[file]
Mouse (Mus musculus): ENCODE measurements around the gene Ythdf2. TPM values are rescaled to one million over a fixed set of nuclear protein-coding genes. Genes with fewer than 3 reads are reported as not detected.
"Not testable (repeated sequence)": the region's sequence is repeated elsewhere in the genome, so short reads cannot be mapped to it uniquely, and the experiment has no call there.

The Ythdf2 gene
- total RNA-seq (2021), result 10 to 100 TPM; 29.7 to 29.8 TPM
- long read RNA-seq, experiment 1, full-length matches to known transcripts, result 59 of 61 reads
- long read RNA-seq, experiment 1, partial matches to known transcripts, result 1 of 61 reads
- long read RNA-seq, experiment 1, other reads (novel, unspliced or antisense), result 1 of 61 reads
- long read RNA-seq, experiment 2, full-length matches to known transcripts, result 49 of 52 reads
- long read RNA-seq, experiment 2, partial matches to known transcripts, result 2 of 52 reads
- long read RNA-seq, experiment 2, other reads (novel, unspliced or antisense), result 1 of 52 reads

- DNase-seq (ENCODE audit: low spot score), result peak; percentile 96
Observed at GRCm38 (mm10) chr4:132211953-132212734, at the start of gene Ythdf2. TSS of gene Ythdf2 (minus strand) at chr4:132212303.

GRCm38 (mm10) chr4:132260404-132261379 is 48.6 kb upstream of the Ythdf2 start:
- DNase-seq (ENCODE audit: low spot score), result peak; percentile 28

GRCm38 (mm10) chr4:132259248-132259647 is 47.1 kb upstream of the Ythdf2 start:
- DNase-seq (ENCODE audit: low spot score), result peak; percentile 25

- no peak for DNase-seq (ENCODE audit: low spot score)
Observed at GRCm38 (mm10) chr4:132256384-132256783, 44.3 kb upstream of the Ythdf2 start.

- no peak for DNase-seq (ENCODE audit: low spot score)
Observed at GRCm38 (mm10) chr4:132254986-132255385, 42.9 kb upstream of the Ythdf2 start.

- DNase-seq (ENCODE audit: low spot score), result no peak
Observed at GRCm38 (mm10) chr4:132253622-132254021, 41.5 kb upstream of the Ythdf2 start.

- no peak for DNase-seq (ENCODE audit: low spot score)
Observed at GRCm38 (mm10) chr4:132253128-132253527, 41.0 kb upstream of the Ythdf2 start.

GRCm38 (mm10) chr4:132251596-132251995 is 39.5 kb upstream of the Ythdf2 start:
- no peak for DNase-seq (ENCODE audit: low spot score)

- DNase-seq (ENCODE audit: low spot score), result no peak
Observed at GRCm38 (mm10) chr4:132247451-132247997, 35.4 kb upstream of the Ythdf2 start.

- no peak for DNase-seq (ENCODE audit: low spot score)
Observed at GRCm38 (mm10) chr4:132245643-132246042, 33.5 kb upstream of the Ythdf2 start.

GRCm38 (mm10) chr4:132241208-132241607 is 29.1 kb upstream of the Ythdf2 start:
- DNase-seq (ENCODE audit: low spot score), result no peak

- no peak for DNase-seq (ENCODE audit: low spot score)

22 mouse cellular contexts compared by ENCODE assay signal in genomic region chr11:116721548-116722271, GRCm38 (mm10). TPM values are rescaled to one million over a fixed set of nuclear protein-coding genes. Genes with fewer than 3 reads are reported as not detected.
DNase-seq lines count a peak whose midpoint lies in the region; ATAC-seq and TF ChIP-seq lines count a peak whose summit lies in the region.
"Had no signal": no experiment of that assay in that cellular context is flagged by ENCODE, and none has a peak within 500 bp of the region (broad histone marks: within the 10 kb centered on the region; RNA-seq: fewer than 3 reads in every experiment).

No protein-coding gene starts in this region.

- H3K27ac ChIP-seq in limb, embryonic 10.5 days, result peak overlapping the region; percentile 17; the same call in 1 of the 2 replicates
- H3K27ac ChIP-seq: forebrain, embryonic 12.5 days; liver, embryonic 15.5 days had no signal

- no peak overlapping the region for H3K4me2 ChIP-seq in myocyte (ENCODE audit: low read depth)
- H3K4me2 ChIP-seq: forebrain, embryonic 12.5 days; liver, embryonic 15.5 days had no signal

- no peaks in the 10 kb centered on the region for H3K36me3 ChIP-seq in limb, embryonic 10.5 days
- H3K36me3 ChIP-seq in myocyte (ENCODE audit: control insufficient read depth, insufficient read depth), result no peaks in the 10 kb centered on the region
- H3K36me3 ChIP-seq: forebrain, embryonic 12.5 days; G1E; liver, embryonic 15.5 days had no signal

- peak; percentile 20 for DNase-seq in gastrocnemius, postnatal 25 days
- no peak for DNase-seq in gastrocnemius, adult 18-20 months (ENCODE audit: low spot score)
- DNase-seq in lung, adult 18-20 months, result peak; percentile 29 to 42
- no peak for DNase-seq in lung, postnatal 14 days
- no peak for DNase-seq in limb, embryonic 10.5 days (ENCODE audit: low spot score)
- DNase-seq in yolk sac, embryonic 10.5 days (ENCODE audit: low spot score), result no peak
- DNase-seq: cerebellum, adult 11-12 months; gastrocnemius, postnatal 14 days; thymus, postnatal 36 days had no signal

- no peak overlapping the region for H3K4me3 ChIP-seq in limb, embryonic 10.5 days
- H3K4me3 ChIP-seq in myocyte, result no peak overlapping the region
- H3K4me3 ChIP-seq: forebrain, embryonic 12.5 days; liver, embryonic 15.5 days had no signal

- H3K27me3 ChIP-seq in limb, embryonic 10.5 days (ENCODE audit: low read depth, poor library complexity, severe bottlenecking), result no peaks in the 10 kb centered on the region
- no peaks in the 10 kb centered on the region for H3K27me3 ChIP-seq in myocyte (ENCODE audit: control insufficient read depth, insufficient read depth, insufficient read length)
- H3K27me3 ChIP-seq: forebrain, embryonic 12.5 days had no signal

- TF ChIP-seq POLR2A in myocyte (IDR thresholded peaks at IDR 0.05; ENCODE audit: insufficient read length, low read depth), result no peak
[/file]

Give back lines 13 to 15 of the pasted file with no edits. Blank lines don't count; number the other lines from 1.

GRCm38 (mm10) chr4:132260404-132261379 is 48.6 kb upstream of the Ythdf2 start:
- DNase-seq (ENCODE audit: low spot score), result peak; percentile 28

GRCm38 (mm10) chr4:132259248-132259647 is 47.1 kb upstream of the Ythdf2 start: